is a treacly natural sweetening that, together with honey, was once used
as a substitute for precious and rare sugar, but also to flavour food and
was prepared at home, with ripe grapes selected during the picking.
the one day fermenting, the must would be filtered in a big copper pot
placed on a tripod above fire to insure long and slow boiling, up to a
considerable reduction. Four litres of the must would give only one litre
10 hours of boiling, scum had to be taken off the must with a large ladle.
In order to lessen bitterness and the sour of sapa, white home-made bread
would be immersed in it.
there was no sugar, ground lemon rind was used to add aroma. Peasants'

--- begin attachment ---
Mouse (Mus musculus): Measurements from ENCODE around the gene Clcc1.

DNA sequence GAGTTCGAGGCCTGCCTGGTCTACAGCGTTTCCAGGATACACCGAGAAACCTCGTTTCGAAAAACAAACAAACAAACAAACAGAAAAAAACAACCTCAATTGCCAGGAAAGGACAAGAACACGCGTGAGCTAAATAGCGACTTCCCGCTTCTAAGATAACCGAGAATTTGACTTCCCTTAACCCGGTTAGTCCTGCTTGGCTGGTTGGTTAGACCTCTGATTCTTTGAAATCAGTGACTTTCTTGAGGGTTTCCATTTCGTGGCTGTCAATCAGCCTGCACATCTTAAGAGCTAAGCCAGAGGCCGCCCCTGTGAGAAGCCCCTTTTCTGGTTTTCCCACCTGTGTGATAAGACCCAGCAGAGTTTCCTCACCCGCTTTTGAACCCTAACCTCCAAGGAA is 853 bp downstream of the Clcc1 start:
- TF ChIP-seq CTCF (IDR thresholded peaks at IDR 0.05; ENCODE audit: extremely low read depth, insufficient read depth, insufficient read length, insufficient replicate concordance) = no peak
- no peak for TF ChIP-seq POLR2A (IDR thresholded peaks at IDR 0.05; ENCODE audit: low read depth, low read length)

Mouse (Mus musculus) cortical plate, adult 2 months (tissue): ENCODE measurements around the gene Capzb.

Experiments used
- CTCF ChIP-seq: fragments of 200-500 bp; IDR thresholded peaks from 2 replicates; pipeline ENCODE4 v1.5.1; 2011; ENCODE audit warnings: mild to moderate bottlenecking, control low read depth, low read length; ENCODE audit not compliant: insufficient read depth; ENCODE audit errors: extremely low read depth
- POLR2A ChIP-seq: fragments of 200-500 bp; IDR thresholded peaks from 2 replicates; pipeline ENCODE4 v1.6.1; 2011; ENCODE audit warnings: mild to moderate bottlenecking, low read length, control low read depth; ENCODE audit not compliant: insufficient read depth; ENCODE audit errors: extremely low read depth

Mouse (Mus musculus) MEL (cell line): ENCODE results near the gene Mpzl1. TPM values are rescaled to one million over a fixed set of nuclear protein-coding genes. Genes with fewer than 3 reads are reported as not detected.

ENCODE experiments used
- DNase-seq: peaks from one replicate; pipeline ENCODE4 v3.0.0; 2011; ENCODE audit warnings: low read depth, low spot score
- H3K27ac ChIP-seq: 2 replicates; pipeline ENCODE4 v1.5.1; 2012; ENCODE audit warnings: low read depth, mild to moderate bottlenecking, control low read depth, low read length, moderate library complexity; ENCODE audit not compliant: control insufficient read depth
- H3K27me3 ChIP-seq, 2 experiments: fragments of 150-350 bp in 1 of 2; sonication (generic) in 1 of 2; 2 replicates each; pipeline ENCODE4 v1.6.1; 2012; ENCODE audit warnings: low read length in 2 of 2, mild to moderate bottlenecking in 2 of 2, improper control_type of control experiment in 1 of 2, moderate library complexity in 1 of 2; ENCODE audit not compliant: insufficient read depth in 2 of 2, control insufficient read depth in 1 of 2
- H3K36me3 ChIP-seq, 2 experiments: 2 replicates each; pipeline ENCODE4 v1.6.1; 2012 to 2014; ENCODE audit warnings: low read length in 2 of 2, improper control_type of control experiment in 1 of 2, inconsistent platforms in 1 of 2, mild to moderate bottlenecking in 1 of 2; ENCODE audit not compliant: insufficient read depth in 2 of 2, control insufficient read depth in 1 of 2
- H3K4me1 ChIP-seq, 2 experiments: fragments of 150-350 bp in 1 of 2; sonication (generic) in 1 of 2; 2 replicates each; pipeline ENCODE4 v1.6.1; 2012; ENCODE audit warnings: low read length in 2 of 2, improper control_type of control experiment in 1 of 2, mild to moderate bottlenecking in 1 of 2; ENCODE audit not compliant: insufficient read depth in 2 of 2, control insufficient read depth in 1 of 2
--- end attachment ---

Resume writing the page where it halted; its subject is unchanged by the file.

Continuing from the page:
wisdom instructed that, in order to prevent the precious treacle to stick
onto the bottom of pot, nuts in shell should be added.
dense, dark and treacly sapa would be poured in a pail to get cold and to
settle. The following day it would be bottled and stored in pantry or
someplace high in the cellar, for long preservation.
was used in many ways and for many things.
was used to season Christmas and carnival biscuits, to prepare cakes
filled with home-made jams, to make perfect "crostata" and
cooked fruits, to flavour polenta and to knead ring cake.
summer, mixed with fresh water from the well, sapa would represent a
delicious and refreshing drink. At present time, it can be used to coat
ice-cream and the like.
It tastes very good with cheese and with "lonza di fico".
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